Jump to content


Patton Troubles


  • Please log in to reply
24 replies to this topic

The_Chieftain #1 Posted Mar 04 2016 - 19:04

    Military Specialist

  • Administrator
  • 17566 battles
  • 10,001
  • [WGA] WGA
  • Member since:
    09-08-2011

Last week, we saw how Armored Board was not entirely happy with the T40 medium tanks which they had received for testing. Bearing in mind that the M46 entered production before Armored Board had even started testing T40, the testing was as much just to prepare Fort Knox for things to keep a particular eye out when they finally did get some M46s to play with. Some defects had been noticed by Aberdeen before Fort Knox received the vehicles, and some modifications incorporated. Some.

M46 #12 as it arrived. This tank survived the testing process. Note the name painted on the side.

These new M46 tanks showed up in the very beginning of 1950, Fort Knox immediately ceased the T40 testing program, parked the four vehicles, and set about the four M46s they received. The first thing they did was break them in gently, running about 200 road miles, and not exceeding 2,200 rpm. Then the testing started. Over the course of the test, the four tanks ran the following distances.

So, a reasonable testing period, with over 2,500 miles on the clocks of two of them by the time all was said and done.

There were a number of comparison tests done between M46 and the M26 predecessor,  with, in most cases, M46 performing better than M26.

More specifically, we have the following:

 

1)      Turning tests.

Three tests were performed. One was a simple, practical, “At various speeds, how much room does the outside track need in terms of turning diameter?” The figures were pretty close, with, for example, at 10mph, 76.3’ diameter for M46, and 73.5’ for the M26. Of course, M46 could neutral steer, which was a definite plus.

 

The second test was a 500 yard slalom, with flags to zig-zag around spaced 25-50 yards apart. The difference in time was  1:42 for the M46, 1:52 for M26. From the report: “No steering deficiencies were noted in operation of either vehicle during this test. The difference in time required to negotiate the course was due to the higher speed attained by the Medium Tank M46”. So far so good.

 

The third test was the “winding roads” test. Seriously, that’s the official name in the report. The course was a 2 ½ mile “winding gravel road having numerous sharp curves”, and an average grade of 3%. They timed the tanks going up, and going down.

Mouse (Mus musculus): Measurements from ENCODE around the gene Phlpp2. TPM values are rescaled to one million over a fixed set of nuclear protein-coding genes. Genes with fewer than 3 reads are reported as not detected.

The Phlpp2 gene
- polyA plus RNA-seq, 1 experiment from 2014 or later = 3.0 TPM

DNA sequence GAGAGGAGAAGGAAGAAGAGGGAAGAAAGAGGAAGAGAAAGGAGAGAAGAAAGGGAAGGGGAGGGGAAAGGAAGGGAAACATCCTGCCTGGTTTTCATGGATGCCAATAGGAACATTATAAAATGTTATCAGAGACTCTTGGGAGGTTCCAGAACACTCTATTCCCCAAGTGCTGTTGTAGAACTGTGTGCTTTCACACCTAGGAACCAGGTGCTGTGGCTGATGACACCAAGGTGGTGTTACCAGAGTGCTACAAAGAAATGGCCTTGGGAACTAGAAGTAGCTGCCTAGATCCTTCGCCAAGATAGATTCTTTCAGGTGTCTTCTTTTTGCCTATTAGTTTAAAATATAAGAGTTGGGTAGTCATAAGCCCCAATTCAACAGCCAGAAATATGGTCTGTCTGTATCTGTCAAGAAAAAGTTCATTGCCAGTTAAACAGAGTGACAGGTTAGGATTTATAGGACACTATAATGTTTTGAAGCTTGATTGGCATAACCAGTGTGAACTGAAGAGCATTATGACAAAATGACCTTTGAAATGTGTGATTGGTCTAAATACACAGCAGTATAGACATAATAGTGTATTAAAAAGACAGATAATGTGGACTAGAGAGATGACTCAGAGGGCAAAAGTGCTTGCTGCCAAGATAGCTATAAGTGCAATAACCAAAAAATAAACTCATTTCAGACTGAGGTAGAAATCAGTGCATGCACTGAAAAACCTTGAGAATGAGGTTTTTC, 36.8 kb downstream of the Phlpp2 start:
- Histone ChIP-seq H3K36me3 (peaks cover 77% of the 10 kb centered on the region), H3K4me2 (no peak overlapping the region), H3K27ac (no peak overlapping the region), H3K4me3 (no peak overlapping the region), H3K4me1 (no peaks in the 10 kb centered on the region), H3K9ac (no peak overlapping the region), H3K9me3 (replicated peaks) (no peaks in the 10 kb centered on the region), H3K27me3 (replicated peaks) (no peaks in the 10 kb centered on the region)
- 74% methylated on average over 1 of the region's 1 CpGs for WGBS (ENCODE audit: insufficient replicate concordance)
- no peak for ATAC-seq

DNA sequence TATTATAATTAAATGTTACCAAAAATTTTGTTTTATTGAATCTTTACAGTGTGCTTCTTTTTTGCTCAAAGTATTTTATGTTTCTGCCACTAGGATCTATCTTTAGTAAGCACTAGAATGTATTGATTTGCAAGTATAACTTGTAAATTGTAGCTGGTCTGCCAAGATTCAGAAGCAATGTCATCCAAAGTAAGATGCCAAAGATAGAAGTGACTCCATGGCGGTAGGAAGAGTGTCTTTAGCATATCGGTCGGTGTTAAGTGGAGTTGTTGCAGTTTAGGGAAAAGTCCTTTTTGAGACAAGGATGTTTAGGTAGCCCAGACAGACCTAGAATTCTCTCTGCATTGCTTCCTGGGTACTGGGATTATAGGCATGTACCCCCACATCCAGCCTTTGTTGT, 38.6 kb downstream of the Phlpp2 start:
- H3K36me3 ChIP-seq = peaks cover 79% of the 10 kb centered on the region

M26 took an average of 10:12 to get up the course, and 6:05 to get down the course. They then tried with an M46. Getting up was about 6:49, a substantial improvement, but on the way down, “a loss of adequate steering control was apparent when the speed of the test vehicle exceeded the speed of its engine. i.e. when coasting downgrade.’

 

This is probably Army understatement in operation. It was apparent not least because  M46 #21 failed to make one of the turns, fell off a bridge, rolled over, immediately caught fire, and burned. This may have been a clue. The date was 16 March 1950.

Tank 21 did not survive the testing process. Even the gun tube bent. Curiously, the transmission was repairable.

 

They got another M46, ran that downgrade, but got a slower-than-M26 time of 6:47. This was explained by the report as follows: “In order to insure(sic) safe operation, the Medium Tank M46 was unable to take full advantage of its maximum speed when going downgrade, due to the extreme caution which had to be exercised by the driver to attain proper relative engine and vehicle speeds.” Given what happened the other tank, the extreme caution is understandable. This was only a problem going downhill; when travelling under full power upgrade, there was no issue. Remember that the crossdrive transmission conducts its steering mainly by use of power application, more than brakes. The driver’s immediate actions were first to rev the engine in order to increase the ratio of engine power to vehicle speed, then tried the brakes. Neither course of action worked. The driver was in such a state after his incident that he failed to pull the fire extinguishers before exiting, which was understandable from his perspective, but not necessarily helpful to the investigation and test process.

 

 There was a second problem identified at high speeds, that the vehicle had a tendency to oversteer. The sensitivity was such that when attempting to make a minor change in direction, the driver would inadvertently overcorrect, requiring additional correction, with the effect that the tank would fishtail down the road. A modification to the transmission fixed that one, though.

 

2)      Brake tests.

This one certainly came into M46’s favour, with the tank stopping from 20mph in 25’1”, and 30mph from 48’6”. The M26 stopped from 20 in 43’6”, and didn’t make it to 30mph. Even at 10mph, in reverse, the M46 stopped in 6’ less distance, 8’1”.

 

During the course of the brake testing period, the brakes on M46 #34 failed as it approached a bridge at a curve. It failed to make the turn, fell off the bridge, rolled over, immediately caught fire, and burned.  This was 15th April, 1950. Brake testing apparently failed.

And then there were two... Down to half the fleet now.